During a cardiac catheterization, doctors use a thin, flexible tube—called a catheter—to reach the left or right side of the heart. Blood samples are collected and pressure, blood flow and oxygen levels are all measured inside your heart’s chambers. The catheter can also be used to inject dye into your coronary arteries and aorta to provide valuable information regarding heart artery blockages.

Physicians prescribe this procedure to diagnose and possibly treat heart conditions. The procedure can be performed on an outpatient basis or even performed during emergency situations, such as after a heart attack.

A cardiac catheterization (also called a cardiac cath or cath) requires the placement of a catheter into an artery or vein in your arm, leg, groin or neck. Physicians guide the catheter to the heart using a specialized camera called a fluoroscopy. In addition to studying the blood flow of your heart, two other procedures are often performed during a cardiac catheterization:

  • Coronary Angiogram – An X-ray procedure that identifies problems with coronary arteries
  • Coronary Angioplasty – A procedure used to open blocked arteries

Why choose Ohio State for cardiac catheterization?

The Ohio State University Wexner Medical Center exceeds national standards regarding the “door to balloon time” for acute cardiac events. Our team of interventional cardiologists are dedicated not only to patient care, but are also on the leading edge of both clinical and basic science research.

Ohio State’s Ross Heart Hospital performs more than 5,000 procedures a year, making it one of the highest volume centers in the area. Because we've done so many procedures, our staff is better equipped and more experienced in handling even the most difficult cases.

But we’re putting our cath lab to good use, using it for more than just normal heart catheterizations. We’re developing monitoring methods and treatments for heart failure that can be performed in the cath lab, we’re researching stem cell treatments for heart attack, and Ross Heart Hospital’s interventional cardiology program (including our cath lab) experienced a 20-percent increase in procedures between 2006 and 2009 – all of this despite a national downturn in caths and angioplasties.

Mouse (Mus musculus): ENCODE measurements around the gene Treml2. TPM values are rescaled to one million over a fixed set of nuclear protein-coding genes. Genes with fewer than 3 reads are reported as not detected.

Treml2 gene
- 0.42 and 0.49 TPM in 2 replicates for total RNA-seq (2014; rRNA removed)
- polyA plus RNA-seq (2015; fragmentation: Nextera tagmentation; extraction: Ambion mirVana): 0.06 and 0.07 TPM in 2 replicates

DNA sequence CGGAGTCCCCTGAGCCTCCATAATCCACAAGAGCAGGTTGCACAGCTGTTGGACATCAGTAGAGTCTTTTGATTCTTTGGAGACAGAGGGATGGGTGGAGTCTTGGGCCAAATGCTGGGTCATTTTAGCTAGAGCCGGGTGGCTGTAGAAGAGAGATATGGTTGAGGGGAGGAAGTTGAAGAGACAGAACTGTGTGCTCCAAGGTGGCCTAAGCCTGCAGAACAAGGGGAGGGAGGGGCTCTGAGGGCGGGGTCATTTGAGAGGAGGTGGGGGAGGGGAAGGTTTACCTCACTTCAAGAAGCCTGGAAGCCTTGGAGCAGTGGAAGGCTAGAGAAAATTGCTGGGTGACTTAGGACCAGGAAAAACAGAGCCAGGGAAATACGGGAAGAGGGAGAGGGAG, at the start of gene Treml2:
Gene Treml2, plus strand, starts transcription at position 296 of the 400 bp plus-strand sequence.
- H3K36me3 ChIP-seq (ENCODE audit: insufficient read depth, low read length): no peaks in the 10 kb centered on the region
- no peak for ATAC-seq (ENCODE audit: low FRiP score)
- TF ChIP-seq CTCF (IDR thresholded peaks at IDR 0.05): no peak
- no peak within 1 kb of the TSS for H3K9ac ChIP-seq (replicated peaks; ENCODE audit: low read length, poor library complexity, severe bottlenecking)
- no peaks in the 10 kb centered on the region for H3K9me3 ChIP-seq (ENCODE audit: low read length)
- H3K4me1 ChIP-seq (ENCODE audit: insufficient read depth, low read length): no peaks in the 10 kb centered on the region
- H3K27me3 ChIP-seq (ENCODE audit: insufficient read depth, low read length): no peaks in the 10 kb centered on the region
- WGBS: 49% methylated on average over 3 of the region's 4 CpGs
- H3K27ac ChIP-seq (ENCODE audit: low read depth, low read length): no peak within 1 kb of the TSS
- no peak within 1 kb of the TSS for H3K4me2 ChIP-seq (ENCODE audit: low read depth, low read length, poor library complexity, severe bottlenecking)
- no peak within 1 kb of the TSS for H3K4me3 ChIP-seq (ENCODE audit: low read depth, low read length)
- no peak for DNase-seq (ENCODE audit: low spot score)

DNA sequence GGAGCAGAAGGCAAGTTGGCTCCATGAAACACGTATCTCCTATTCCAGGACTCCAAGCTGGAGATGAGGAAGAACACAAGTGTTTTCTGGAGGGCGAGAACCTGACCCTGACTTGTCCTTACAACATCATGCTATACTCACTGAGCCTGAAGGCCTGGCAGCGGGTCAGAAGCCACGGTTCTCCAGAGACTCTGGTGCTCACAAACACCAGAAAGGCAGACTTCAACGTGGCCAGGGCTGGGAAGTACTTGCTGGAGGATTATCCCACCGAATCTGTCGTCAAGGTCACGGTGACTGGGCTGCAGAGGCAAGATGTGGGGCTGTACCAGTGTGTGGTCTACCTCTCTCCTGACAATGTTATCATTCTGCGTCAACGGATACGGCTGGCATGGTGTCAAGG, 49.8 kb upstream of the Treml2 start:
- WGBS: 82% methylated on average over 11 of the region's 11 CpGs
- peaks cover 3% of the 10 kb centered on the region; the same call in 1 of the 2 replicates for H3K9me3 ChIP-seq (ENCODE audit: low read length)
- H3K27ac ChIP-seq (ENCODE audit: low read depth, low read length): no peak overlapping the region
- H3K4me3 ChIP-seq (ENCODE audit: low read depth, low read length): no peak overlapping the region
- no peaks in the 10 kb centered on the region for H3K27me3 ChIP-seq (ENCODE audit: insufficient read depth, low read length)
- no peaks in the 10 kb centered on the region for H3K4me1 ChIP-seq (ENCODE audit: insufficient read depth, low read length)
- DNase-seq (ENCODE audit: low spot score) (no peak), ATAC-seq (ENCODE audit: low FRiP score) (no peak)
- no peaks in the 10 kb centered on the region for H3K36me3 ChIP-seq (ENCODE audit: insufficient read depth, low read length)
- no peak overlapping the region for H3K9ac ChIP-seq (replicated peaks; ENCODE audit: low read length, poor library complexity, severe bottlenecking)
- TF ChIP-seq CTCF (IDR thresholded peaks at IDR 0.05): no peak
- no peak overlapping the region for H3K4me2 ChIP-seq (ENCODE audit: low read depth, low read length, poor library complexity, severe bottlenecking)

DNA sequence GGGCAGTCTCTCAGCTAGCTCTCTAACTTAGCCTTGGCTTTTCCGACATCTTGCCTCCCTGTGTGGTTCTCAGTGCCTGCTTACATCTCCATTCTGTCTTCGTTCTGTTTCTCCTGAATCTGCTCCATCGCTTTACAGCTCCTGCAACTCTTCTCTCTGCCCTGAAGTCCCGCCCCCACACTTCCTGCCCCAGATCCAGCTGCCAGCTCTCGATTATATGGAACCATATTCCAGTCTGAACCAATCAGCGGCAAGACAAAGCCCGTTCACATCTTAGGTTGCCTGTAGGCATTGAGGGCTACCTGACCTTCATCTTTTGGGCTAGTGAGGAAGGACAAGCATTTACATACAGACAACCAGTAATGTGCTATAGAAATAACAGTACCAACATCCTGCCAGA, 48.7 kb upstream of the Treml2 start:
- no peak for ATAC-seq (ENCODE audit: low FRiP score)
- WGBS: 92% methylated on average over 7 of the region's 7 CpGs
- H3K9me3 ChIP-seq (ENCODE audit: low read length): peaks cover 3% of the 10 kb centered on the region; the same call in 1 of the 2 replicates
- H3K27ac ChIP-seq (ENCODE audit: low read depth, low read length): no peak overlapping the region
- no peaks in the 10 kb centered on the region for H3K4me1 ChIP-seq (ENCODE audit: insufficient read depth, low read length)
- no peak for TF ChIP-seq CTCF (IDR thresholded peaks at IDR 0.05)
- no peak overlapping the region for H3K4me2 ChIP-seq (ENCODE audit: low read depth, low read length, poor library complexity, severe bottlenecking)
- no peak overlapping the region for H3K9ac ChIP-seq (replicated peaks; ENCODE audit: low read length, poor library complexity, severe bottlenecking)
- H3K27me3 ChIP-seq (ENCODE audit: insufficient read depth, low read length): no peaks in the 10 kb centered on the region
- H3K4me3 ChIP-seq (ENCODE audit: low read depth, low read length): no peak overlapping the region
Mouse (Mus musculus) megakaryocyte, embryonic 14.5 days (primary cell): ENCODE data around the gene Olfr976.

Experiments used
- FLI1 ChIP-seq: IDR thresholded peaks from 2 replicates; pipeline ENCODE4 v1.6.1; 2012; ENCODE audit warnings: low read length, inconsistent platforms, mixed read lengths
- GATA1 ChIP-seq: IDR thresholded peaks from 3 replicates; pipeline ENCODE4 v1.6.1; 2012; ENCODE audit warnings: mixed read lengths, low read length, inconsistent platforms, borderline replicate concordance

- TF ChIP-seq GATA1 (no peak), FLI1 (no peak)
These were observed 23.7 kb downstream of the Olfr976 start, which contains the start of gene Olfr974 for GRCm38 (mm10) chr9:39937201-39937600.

What to expect during a cardiac catheterization

Preparing for your procedure

Your physician will provide fasting instructions before your cardiac catheterization procedure. Tell your technician about all the medicines you take, as well as any allergic reactions you’ve had to medication. Your cardiac catheterization test is performed in a hospital setting in a cath lab. It is possible that you might stay overnight before or after your procedure, but in general, a cardiac catheterization is done on an outpatient basis.

During your procedure

During a cardiac cath, you will lie on a table and be given a sedative to help you relax during the procedure. In addition, you will be given a local anesthetic at the site of the catheterization. You may feel some pressure but should not feel any pain during the procedure.